If you must work in different locations without being able to go home, does the employer have to pay you for your travel time?

I’m a paramedic and my company has decided that when we are forced to work on our day off, that whenever there is a hole in the schedule we must clock out, drive to our new work location unpaid and not get the mileage we put on our personal vehicles. I believe this is illegal. It was also brought to my attention that other similar companies were told not only must they pay if they get mandatory but even if a worker voluntarily picks up a shift so long as they do not go home between shifts.

Asked on November 27, 2018 under Employment Labor Law, Florida


M.D., Member, California and New York Bar / FreeAdvice Contributing Attorney

Answered 1 year ago | Contributor

Hourly employees must be paid for all time worked and this includes drive time, if the driving is from the office to a work/job site or from one work/job site to another. As a general rule, however, your employer does not need to pay you for your commuting time (morning or evening), whether you go to the office or directly to your first work/job site or home at the end of the day from either the office or the last work/job site. Bottom line, all work-required travel during the day should be paid. If your employer is not paying you for appropriate travel time, you can file a wage claim with your state's state department of labor or you can consult with a an employment law attorney who can best advise you further.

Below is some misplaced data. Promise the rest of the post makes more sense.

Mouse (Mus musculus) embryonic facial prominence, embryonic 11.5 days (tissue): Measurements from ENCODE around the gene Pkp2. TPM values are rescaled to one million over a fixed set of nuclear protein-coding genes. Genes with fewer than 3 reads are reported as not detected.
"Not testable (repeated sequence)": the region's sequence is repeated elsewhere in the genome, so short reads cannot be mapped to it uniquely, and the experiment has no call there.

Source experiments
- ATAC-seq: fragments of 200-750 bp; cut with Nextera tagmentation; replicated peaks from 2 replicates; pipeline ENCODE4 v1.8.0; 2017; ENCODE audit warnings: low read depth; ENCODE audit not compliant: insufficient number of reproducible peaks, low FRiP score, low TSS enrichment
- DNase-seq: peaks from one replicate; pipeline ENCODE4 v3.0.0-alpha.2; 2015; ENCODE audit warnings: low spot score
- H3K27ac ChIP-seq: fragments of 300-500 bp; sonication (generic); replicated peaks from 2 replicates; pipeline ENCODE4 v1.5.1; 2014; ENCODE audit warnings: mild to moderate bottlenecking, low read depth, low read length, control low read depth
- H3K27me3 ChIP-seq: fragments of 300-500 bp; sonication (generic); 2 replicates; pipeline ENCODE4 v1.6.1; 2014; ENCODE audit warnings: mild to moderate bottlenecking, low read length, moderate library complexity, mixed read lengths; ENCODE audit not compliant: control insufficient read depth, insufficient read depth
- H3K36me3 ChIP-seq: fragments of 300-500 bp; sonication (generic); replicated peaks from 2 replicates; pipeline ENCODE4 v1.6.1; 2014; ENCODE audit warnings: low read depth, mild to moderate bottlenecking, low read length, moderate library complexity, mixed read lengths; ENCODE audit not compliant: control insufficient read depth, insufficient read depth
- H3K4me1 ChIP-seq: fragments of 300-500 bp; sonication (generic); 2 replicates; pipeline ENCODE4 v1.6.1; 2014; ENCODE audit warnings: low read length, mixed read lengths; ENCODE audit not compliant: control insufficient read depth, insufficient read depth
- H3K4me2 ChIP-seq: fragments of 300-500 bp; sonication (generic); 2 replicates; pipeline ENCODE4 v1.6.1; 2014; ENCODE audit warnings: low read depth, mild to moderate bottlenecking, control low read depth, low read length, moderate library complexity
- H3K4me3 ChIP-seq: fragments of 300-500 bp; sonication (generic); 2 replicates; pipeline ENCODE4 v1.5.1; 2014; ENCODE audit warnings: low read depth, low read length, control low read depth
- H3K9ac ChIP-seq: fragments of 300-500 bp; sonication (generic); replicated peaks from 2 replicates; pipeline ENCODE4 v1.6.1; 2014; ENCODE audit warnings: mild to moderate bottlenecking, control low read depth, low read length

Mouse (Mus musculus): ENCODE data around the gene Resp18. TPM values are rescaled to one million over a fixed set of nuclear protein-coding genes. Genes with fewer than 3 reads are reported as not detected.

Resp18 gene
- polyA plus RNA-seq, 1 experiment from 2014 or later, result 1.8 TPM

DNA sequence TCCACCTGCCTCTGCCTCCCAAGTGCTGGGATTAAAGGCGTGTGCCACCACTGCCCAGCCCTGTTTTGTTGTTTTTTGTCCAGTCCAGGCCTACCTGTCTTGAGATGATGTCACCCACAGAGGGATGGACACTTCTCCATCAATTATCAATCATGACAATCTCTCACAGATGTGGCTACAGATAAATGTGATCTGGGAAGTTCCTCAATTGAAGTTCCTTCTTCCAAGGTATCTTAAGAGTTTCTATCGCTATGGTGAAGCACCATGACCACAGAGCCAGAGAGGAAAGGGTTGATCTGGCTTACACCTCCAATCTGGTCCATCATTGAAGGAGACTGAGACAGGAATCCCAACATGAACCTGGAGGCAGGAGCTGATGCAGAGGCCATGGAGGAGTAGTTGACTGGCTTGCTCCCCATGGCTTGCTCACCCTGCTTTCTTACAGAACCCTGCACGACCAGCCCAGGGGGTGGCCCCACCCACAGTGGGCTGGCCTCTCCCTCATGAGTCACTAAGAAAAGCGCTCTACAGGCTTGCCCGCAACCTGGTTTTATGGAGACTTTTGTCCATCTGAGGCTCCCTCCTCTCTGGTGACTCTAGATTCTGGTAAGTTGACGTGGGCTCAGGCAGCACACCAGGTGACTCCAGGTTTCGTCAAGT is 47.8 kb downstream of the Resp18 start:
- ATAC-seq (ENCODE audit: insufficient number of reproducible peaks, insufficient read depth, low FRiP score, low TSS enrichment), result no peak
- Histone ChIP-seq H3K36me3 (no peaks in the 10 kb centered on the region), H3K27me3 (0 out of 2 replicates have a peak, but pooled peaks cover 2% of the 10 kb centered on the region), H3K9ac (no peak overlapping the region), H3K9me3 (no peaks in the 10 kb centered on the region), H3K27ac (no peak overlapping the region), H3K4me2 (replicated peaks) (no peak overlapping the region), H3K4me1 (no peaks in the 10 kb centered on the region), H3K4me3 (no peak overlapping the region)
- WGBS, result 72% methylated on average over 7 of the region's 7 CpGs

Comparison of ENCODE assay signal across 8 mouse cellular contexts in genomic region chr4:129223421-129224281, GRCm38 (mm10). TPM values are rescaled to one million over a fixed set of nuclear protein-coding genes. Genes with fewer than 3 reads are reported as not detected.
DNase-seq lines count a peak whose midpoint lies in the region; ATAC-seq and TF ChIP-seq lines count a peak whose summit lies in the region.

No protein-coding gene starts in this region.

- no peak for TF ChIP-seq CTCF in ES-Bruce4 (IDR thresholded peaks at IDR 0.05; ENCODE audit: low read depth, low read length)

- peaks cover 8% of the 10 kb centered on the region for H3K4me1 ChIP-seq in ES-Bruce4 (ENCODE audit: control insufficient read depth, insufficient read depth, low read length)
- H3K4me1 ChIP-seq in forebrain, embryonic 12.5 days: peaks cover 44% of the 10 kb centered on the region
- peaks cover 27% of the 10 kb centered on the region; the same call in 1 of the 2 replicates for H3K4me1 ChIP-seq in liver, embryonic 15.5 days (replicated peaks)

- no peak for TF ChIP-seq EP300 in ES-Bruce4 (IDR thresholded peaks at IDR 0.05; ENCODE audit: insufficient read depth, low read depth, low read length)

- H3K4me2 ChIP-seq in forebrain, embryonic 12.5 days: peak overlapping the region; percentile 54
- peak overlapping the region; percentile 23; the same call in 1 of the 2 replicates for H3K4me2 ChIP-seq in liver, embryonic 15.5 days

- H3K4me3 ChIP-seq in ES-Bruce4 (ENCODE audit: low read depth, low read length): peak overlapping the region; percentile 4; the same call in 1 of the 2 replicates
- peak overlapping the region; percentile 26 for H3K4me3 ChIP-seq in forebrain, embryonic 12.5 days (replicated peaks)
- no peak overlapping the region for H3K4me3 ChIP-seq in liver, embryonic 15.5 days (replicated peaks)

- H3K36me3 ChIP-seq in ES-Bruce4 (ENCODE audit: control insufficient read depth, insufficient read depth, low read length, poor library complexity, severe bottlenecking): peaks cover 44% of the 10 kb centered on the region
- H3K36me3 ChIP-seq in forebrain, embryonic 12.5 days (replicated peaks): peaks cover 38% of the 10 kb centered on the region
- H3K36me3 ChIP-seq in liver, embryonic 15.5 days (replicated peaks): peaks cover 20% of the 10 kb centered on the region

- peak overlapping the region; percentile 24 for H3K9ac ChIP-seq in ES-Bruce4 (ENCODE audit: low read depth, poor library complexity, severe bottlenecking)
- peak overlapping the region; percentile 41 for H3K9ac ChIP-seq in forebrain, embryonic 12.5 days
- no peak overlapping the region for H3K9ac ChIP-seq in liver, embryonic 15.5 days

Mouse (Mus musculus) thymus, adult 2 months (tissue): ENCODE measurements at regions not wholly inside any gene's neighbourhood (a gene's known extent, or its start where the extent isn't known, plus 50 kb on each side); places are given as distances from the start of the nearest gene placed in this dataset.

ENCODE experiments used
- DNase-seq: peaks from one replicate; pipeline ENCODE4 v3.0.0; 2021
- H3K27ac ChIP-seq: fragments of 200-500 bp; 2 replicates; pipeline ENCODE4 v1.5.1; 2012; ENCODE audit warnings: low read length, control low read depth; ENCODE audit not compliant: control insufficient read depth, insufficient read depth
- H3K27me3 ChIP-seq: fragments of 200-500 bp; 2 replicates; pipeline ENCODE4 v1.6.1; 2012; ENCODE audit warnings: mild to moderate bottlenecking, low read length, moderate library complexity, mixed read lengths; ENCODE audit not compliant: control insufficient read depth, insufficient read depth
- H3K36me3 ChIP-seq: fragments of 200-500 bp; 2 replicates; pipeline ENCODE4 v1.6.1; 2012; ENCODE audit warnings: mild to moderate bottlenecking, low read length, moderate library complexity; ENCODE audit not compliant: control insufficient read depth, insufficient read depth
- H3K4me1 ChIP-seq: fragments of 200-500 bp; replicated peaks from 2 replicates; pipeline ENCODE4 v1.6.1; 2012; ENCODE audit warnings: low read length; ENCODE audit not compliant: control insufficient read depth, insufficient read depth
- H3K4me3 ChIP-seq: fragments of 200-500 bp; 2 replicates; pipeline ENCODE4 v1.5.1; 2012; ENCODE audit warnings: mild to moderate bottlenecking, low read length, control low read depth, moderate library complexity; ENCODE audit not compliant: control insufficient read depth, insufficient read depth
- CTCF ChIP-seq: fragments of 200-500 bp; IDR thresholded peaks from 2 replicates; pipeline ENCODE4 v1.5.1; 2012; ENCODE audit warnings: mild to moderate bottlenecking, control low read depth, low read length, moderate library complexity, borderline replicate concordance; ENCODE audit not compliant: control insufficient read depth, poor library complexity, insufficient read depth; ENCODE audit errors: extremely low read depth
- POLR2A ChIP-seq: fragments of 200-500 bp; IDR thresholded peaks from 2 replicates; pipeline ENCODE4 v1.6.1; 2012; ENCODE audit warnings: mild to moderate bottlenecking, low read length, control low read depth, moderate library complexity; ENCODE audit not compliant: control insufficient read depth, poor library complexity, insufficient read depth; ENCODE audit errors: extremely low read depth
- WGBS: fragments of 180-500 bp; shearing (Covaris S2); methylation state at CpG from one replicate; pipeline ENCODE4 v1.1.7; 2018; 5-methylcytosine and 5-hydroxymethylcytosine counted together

SJZ, Member, New York Bar / FreeAdvice Contributing Attorney

Answered 2 years ago | Contributor

Travel time for work is work time and you must be paid (and paid overtime, as applicable) except for your morning commute to your first work location and evening commute back home. Any travel required by your employer in between the morning and evening commutes is work time and you should be paid at your standard hourly rate. So if your employer tells you leave location A and go to B, your travel time to B is payable work time. (They don't have to pay you mileage, by the way--only for your time.) If the employer refuses to pay you for this mid-day work-related travel time, contact the department of labor about filing a wage-and-hour complaint.

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